In humans, studies with topical α-tocopherol have either found no effects on wound healing or appearance or have found negative effects on the appearance of scar tissue (85, 86). However, these studies are complicated by a high number of skin reactions to the vitamin E preparations, possibly due to uncontrolled formation of tocopherol radicals in the solutions used. Despite these results, vitamin E, along with zinc and vitamin C, is included in oral therapies for pressure ulcers (bed sores) and burns (87, 88).

Other functions

There is limited information concerning the effects of vitamin E supplementation on photodamage, which is commonly observed as skin wrinkling. Although vitamin E can protect mice exposed to UV from excessive skin wrinkling, this is a photoprotective effect rather than treatment of pre-existing wrinkles. Other reports using vitamin E to treat photodamage or reduce wrinkles are poorly controlled studies or unpublished observations (89, 90). An analysis of the dietary intake of Japanese women showed no correlation between vitamin E consumption and skin wrinkling (91).

Vitamin E and oils containing tocopherols or tocotrienols have been reported to have moisturizing properties, but data supporting these roles are limited. Cross-sectional studies have shown no association between vitamin E consumption and skin hydration in healthy men and women (91, 92). However, two small studies have shown topical application of vitamin E can improve skin water-binding capacity after two to four weeks of use (93, 94). Long-term studies with topical vitamin E are needed to establish if these moisturizing effects can be sustained.

Environmental pollutants like ozone can decrease vitamin E levels in the skin (6, 11, 12) and lead to free radical damage that may compound the effects of UV exposure (12). Although not well studied, topical applications of vitamin E may reduce pollution-related free radical damage (11).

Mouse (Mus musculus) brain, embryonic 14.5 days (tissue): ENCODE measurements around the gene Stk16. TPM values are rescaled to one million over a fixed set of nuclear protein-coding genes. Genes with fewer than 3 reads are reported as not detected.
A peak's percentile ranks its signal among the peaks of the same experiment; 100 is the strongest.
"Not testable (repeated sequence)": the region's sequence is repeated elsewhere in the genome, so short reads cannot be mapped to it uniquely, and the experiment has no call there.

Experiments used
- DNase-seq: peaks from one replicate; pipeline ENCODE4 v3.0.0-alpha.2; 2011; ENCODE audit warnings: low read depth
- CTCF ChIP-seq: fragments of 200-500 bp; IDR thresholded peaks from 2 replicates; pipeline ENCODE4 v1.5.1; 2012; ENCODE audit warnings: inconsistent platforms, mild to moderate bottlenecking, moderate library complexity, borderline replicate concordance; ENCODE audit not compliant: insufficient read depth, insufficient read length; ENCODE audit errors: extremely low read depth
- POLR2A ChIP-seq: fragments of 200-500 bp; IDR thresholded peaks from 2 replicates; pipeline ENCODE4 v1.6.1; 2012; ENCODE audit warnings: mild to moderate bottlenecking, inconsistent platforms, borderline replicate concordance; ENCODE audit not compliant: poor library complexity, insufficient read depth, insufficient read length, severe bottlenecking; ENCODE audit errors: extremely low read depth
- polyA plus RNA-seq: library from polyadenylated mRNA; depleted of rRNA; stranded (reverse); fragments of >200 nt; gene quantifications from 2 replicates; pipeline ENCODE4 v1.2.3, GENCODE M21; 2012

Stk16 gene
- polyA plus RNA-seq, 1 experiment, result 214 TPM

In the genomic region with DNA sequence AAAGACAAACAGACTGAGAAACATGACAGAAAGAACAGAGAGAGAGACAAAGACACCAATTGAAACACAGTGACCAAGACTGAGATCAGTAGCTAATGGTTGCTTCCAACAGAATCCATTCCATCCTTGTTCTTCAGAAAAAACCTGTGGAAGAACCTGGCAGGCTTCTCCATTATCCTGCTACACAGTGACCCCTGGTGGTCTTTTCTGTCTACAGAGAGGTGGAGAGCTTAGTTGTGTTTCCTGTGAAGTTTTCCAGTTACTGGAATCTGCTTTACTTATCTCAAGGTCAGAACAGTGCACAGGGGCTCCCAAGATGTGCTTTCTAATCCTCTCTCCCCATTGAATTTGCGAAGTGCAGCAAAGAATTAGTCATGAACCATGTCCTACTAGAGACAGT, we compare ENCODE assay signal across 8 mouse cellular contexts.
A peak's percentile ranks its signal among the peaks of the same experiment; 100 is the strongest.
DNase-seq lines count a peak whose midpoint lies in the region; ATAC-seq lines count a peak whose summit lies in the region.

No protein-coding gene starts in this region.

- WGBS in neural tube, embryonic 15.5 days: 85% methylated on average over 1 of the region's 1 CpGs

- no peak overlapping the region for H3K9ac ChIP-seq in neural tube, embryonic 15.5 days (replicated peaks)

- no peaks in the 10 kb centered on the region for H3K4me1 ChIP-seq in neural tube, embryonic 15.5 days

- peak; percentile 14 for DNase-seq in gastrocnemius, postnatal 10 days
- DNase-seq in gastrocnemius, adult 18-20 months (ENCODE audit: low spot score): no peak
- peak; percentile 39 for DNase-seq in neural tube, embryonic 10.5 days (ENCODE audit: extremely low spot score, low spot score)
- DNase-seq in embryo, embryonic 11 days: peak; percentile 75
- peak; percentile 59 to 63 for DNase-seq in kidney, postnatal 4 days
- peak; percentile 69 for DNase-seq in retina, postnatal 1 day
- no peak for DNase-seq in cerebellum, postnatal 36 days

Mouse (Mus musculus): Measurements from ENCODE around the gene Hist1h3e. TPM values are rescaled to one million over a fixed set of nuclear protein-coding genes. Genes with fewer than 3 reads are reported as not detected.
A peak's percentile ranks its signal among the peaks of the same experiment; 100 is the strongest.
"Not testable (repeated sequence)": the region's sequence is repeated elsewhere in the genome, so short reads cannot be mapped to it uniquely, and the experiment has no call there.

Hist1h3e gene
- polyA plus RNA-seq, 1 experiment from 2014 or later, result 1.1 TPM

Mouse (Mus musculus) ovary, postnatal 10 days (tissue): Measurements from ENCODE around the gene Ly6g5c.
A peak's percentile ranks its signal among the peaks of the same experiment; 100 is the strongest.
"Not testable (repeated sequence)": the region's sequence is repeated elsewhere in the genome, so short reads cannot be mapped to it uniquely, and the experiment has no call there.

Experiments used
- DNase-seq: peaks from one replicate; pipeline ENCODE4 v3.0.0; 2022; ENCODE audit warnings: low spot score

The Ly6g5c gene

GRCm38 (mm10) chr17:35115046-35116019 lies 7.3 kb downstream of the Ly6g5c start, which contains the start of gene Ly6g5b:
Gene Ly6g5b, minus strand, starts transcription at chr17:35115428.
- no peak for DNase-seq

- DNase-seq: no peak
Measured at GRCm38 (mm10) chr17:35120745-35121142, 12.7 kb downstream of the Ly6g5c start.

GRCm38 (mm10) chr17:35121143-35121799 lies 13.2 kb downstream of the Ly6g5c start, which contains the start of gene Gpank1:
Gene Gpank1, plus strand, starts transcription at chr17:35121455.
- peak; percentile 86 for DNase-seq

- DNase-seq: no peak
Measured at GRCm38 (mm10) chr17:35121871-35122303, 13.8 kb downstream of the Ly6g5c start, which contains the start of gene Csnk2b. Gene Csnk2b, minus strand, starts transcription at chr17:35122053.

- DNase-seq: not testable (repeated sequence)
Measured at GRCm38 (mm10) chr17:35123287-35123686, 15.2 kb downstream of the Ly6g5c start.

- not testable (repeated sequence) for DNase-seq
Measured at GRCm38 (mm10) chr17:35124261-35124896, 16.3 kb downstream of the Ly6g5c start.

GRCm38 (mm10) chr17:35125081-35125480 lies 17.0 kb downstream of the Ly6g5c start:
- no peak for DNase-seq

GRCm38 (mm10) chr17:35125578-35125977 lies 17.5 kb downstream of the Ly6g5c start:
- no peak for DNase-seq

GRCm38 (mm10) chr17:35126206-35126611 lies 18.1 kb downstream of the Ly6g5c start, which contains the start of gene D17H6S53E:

Vitamin E is an integral part of the skin’s antioxidant defenses, primarily providing protection against UV radiation and other free radicals that may come in contact with the epidermis. Oral supplementation with only vitamin E may not provide adequate protection for the skin, and co-supplementation of vitamin E and vitamin C may be warranted to effectively increase the photoprotection of skin through the diet. However, topical vitamin E seems to be an effective mechanism for both delivery to the skin and providing a photoprotective effect. Additional anti-inflammatory effects of topical vitamin E have been seen in the skin, although more studies are needed to determine if vitamin E primarily works as a free-radical scavenger or can have other effects on inflammatory signaling. Vitamin E is available commercially as a variety of synthetic derivatives, but the limited cellular metabolism in skin layers makes the use of such products problematic. Use of unesterified vitamin E, similar to that found in natural sources, has provided the most consistent data concerning its topical efficacy. The vitamin E family consists of eight different tocopherols and tocotrienols, and it will be important for future studies to determine if one or more of these molecules can have unique effects on skin function.

Authors and Reviewers

Written in February 2012 by:
Alexander J. Michels, Ph.D.
Linus Pauling Institute
Oregon State University

Reviewed in February 2012 by:
Maret G. Traber, Ph.D.
Professor of Nutrition
Helen P. Rumbel Professor for Micronutrient Research
Linus Pauling Institute
Oregon State University

This article was underwritten, in part, by a grant from Neutrogena Corporation, Los Angeles, California.

Copyright 2012-2024  Linus Pauling Institute